Founded Wycombe Abbey school and did much for the citizens of High Wycombe
27th June 1847
21st June 1942
Dame Jane Frances Dove spent her early years in London where she acquired personal experience of the calamitous state of girls' education in the 19th century. When her father, a vicar, was sent to a Lincolnshire parish she enrolled at a girls' boarding school in Chiswick but left after one year.
She learnt that Emily Davies was setting up a "University for Women" at Girton College, Cambridge, and was one of the first students to enter the new building. She eventually graduated in Natural Sciences.
After teaching at Cheltenham Ladies' College and spending time as Principle of St Leonard's School in Scotland she resigned in order to form the Girl's Educational Company whose funds she used to purchase Wycombe Abbey in High Wycombe from Lord Carrington for £20,000 in 1896.
Her aim was to establish a wholly new type of school which would produce girls with a good education plus a sense of public responsibility and public spirit. They would be equipped, like their brothers, to participate in all spheres outside the home. Though many would marry, some inevitably would not but her aim was that all women could participate in and contribute to the wider society. Wycombe Abbey is still running as a school today.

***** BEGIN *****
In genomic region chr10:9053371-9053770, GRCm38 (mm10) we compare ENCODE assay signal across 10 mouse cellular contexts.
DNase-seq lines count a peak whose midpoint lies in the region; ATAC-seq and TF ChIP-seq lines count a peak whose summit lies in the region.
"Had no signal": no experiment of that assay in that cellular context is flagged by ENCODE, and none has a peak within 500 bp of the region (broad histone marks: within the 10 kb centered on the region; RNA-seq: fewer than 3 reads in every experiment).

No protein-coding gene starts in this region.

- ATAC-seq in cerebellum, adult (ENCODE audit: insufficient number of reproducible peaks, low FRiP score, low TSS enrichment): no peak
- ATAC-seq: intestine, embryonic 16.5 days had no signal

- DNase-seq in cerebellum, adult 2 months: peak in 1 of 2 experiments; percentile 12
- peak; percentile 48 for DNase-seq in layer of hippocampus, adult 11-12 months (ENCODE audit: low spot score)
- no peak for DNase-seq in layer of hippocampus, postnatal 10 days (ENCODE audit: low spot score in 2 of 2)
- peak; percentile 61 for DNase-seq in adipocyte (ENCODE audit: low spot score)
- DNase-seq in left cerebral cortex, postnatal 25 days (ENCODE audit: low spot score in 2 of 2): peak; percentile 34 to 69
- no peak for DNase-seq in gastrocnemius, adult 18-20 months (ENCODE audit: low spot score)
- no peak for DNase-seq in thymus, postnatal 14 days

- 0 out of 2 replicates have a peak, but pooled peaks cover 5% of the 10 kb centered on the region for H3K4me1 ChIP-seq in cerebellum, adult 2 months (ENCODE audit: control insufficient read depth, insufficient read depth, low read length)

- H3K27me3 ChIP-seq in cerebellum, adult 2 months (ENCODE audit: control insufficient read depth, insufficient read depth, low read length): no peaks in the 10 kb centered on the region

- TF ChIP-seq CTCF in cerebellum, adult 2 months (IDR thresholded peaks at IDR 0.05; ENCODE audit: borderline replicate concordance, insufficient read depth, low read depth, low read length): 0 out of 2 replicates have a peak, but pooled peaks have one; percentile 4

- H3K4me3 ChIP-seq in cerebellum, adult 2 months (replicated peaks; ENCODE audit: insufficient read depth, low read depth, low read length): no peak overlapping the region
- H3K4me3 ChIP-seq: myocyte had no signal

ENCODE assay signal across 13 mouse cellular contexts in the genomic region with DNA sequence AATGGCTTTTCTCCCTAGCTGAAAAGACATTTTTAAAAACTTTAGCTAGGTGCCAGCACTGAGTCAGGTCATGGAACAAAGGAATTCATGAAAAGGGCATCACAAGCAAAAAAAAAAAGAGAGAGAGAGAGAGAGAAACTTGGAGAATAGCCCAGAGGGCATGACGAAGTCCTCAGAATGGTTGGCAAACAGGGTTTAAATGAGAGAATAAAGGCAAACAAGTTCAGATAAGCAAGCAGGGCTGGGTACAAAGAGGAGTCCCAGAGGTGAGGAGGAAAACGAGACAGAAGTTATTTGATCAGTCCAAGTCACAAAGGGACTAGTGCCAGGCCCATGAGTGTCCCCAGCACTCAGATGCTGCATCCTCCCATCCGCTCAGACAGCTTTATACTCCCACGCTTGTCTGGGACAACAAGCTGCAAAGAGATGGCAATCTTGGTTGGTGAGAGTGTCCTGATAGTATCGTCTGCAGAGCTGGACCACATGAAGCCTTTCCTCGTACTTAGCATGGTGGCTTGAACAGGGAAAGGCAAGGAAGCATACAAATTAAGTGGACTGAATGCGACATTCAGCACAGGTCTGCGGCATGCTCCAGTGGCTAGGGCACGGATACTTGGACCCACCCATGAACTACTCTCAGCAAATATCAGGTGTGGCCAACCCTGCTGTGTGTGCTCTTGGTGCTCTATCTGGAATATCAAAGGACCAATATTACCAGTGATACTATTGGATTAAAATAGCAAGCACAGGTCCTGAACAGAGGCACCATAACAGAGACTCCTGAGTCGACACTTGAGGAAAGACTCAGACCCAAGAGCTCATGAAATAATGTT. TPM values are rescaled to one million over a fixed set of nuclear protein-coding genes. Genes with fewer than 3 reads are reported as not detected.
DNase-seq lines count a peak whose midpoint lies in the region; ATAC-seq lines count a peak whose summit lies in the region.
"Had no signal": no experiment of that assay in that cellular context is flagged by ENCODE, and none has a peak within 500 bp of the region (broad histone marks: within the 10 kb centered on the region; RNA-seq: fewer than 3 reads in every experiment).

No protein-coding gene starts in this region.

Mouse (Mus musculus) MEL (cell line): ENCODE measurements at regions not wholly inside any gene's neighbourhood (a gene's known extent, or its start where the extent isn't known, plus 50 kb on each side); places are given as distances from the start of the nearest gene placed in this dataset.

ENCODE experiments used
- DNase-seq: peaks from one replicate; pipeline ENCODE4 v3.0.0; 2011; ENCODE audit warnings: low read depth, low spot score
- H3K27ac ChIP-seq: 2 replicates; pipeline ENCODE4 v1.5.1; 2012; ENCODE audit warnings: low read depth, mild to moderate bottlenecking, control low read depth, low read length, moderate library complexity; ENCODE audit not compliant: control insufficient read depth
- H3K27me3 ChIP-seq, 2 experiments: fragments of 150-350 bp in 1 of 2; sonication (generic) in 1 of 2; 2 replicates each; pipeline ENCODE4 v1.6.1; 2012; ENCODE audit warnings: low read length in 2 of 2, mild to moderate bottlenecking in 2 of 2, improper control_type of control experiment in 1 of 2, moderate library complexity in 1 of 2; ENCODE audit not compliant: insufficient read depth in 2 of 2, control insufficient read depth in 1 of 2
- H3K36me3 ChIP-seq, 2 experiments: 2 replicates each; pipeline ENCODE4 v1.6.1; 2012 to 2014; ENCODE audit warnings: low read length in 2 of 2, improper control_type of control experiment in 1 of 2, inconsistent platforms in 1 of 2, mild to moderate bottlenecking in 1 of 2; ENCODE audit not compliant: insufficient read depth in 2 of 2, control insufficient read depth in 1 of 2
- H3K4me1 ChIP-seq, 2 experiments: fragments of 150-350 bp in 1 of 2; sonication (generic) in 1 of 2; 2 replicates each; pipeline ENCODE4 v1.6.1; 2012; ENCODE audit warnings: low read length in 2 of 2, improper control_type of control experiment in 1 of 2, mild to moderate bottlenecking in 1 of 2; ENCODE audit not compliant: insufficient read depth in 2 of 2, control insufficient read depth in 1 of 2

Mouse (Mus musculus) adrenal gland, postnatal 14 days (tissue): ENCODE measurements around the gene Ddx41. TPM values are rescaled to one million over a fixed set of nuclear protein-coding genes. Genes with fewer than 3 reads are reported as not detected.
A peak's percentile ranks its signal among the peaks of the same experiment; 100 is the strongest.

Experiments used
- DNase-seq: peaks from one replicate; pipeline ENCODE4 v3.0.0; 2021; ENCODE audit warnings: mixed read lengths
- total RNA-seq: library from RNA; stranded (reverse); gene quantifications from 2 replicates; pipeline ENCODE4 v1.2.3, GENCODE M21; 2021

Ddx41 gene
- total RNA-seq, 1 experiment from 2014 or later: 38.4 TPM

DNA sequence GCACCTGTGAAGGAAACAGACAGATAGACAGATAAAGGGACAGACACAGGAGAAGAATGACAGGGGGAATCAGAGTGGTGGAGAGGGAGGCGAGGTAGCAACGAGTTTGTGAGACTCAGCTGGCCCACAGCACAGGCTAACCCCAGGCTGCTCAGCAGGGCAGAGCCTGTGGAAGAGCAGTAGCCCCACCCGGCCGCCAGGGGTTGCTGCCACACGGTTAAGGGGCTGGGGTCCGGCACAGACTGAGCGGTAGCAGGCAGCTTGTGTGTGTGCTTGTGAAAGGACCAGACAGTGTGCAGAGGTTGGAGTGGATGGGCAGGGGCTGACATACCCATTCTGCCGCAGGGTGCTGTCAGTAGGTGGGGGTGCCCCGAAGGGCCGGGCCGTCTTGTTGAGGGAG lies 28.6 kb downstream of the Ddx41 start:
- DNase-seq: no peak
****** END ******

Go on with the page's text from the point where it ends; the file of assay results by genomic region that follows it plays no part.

Miss Dove established The Central Aid Society in 1906 which still helps the citizens of High Wycombe today. She helped establish St John's Church and Loakes Park School. She established the town library and set up a Children's Health Centre.
In 1907 women were permitted to be elected town councillors and Frances Dove became a High Wycombe councillor. The following year she proposed herself as candidate for Mayor - a popular decision with the townsfolk. However, the all male council did not want to be "bossed about by a woman" and at a Special General Meeting deselected her by 2 votes. If elected she would have been England's first lady Mayor.
In 1910 she retired from the Headship of Wycombe Abbey School.
She was appointed a Justice of the Peace in 1921 and became a Dame of the British Empire in 1928.